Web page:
• Calcium and magnesium, which help to support strong bones;
  • Vitamin C, acting as an antioxidant;
  • Acetic acid (vinegar), helpful for blood sugar control;
  • Zinc, crucial for immune system function;
  • Iron, key to fight off fatigue during workouts;
  • Folate and B vitamins, necessary for healthy tissue development.

Pickled cucumber juice contains 2–25 calories, 0-0.1 g of fat, 0–0.1 g of protein, and 0–5.2 g of carbs per 1 fl oz, depending on the brand. Additionally, the pickle juice pH ranges from 3 to 4.

Pickle Juice for Runners’ Cramps: Does It Really Help?

Pickle juice has been known to provide relief from muscle cramps and improve athletic performance, but does it really work? Why does pickle juice help with cramps?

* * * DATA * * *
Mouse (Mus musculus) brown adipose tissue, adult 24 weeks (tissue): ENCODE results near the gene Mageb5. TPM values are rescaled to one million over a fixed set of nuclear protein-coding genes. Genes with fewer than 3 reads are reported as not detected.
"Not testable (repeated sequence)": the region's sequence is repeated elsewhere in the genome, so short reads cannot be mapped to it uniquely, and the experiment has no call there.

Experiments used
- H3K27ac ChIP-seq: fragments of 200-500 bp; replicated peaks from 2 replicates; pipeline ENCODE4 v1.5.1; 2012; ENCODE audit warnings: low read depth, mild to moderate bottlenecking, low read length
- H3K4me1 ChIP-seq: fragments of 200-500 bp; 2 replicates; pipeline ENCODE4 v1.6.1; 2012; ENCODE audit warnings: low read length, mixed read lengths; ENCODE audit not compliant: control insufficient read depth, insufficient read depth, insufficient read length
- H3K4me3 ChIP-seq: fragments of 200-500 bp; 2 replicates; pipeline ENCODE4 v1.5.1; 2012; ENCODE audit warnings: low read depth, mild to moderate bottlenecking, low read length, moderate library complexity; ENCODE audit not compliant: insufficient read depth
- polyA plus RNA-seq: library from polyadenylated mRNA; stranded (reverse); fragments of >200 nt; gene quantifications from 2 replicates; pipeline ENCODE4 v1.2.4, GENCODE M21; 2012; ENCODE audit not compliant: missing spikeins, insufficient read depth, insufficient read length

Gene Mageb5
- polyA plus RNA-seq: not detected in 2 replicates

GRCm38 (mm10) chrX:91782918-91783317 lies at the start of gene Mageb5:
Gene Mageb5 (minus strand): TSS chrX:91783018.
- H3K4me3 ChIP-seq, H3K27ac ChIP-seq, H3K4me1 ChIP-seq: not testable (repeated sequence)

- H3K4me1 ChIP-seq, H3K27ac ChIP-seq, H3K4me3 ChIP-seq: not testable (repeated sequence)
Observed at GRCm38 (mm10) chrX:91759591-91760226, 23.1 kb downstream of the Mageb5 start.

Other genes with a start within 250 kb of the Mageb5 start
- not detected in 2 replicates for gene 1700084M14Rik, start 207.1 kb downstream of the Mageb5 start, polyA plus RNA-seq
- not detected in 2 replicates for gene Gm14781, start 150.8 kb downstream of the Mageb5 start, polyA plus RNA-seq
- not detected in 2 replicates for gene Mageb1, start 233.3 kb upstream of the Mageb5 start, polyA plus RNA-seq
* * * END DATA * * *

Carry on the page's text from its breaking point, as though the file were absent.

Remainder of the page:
Many athletes are hesitant to try pickle juice at first, but those who do swear by its ability to quickly alleviate muscle cramps.

In fact, there is no research that confirms the magical benefits of pickle juice. Before feeling disappointed, let’s go deeper and explore all the details.

Muscle cramps in runner
Photo by Drazen Zigic from Freepik

Is Pickle Juice Good for Runners?

Muscle cramps in runners are often caused by fluid loss during sweating. In addition to water, your body loses important electrolytes needed for healthy muscle fiber function.

This mainly applies more to the loss of sodium and potassium to a greater extent. Therefore, it is essential for runners to maintain a balance of sodium and potassium, especially during long runs when your body loses a lot of fluid.

Returning to the issue of pickled juice, it just contains the sodium and potassium that your muscles need so much. Of course, this is not the only source of electrolytes, but it has a pleasant taste, natural composition, and does not contain fats and carbohydrates.